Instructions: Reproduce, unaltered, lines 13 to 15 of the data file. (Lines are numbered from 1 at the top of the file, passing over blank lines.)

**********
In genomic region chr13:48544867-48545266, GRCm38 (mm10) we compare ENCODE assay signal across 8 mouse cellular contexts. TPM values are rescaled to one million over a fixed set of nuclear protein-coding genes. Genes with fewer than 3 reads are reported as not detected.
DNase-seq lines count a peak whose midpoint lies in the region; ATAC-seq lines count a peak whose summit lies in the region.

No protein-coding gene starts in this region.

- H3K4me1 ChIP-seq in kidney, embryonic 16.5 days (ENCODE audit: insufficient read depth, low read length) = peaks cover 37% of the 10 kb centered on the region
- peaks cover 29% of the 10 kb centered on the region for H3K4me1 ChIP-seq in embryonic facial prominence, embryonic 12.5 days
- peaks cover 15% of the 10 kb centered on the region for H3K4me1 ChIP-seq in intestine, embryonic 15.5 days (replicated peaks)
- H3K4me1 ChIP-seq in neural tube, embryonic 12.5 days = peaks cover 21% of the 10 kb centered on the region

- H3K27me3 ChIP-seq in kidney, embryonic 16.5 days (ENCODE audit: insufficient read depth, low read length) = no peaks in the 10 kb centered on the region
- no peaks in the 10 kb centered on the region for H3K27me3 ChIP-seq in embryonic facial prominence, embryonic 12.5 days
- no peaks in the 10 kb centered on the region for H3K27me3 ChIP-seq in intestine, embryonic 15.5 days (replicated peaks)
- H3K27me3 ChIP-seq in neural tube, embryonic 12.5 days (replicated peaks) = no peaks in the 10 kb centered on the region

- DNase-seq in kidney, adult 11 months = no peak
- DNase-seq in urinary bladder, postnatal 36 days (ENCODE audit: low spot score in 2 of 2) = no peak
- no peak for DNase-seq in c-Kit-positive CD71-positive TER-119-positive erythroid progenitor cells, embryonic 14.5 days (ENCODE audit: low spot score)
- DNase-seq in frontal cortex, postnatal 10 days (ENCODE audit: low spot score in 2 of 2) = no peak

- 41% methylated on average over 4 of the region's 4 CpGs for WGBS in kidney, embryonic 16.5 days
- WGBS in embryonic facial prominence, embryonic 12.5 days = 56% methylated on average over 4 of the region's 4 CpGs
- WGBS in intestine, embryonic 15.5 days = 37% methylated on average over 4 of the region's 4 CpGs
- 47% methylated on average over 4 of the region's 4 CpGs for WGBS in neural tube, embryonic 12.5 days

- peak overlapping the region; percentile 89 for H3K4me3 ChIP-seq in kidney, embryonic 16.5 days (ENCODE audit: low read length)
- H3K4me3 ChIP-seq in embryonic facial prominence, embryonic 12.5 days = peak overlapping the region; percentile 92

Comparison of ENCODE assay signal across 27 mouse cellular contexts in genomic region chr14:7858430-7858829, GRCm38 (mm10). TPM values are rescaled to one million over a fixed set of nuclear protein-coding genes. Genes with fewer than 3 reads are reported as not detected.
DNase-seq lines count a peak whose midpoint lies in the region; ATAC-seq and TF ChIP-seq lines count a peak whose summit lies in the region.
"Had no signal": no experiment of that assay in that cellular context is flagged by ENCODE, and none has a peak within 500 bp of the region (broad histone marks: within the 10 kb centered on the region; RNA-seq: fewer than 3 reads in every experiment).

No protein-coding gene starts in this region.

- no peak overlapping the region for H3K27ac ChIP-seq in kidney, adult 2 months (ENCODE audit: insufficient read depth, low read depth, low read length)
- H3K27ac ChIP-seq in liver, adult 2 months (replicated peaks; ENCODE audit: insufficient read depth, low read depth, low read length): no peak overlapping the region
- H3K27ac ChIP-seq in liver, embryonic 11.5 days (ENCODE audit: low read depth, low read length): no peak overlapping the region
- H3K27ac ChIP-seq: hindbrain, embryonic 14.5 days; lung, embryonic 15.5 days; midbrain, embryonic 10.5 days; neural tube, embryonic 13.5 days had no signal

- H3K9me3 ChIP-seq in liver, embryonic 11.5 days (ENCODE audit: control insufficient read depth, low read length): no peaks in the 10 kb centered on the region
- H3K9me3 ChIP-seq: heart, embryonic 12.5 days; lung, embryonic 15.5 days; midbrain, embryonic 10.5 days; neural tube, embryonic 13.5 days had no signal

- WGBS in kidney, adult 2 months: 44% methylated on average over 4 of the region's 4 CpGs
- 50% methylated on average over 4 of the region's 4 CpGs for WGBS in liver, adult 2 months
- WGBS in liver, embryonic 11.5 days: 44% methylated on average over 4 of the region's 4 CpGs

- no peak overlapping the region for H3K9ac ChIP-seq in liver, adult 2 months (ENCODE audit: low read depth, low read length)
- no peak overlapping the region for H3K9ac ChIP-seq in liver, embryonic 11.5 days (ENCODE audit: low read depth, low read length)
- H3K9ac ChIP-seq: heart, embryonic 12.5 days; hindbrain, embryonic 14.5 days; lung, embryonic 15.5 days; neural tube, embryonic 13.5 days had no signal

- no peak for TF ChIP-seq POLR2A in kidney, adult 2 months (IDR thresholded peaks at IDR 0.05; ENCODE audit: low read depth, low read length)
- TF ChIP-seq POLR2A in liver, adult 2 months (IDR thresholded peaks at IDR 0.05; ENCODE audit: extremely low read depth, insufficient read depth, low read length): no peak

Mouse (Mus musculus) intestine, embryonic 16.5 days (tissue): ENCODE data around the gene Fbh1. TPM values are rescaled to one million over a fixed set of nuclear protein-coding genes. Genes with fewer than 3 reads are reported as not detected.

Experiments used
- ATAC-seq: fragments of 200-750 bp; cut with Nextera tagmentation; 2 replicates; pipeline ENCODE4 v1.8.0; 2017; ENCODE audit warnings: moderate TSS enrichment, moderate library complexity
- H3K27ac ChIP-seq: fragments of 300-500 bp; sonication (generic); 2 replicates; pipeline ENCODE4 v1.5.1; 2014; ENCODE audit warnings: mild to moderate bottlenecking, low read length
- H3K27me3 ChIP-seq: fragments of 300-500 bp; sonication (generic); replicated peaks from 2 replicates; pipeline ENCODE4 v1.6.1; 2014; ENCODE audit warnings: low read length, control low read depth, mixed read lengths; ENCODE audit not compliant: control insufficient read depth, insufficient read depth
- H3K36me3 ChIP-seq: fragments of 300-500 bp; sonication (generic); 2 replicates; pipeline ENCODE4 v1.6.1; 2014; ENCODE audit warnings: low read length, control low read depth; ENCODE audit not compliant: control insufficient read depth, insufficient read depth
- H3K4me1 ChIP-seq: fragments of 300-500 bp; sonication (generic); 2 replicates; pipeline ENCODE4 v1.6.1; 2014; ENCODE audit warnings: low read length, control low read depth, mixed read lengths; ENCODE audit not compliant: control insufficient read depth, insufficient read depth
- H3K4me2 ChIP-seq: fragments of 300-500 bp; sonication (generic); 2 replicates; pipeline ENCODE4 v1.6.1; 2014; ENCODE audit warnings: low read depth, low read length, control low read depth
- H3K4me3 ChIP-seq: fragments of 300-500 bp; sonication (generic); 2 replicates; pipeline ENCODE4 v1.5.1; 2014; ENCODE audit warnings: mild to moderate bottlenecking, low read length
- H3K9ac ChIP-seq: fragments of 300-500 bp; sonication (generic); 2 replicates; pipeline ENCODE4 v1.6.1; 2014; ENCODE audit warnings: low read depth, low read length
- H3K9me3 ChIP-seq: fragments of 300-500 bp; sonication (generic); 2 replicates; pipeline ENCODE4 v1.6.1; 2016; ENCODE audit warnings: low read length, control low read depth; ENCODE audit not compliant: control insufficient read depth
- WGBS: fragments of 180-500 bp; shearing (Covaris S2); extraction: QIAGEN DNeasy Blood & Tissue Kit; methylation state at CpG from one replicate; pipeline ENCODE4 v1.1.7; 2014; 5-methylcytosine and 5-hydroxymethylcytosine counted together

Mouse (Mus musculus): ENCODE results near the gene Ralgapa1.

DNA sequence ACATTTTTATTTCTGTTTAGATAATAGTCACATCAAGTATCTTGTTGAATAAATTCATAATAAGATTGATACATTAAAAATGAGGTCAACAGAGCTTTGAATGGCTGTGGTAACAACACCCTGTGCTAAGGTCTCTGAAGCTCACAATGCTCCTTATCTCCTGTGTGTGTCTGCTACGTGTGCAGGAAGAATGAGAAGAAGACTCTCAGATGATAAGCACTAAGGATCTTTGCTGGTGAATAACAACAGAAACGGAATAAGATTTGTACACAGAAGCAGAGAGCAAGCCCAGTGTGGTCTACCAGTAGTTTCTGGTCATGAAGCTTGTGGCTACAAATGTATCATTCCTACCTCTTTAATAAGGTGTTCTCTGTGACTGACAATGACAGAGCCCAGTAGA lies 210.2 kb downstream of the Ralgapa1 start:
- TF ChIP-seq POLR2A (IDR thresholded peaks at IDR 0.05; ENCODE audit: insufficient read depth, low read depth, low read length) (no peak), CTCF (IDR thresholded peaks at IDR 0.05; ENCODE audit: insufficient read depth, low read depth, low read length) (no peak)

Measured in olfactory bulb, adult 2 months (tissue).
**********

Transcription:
- DNase-seq in urinary bladder, postnatal 36 days (ENCODE audit: low spot score in 2 of 2) = no peak
- no peak for DNase-seq in c-Kit-positive CD71-positive TER-119-positive erythroid progenitor cells, embryonic 14.5 days (ENCODE audit: low spot score)
- DNase-seq in frontal cortex, postnatal 10 days (ENCODE audit: low spot score in 2 of 2) = no peak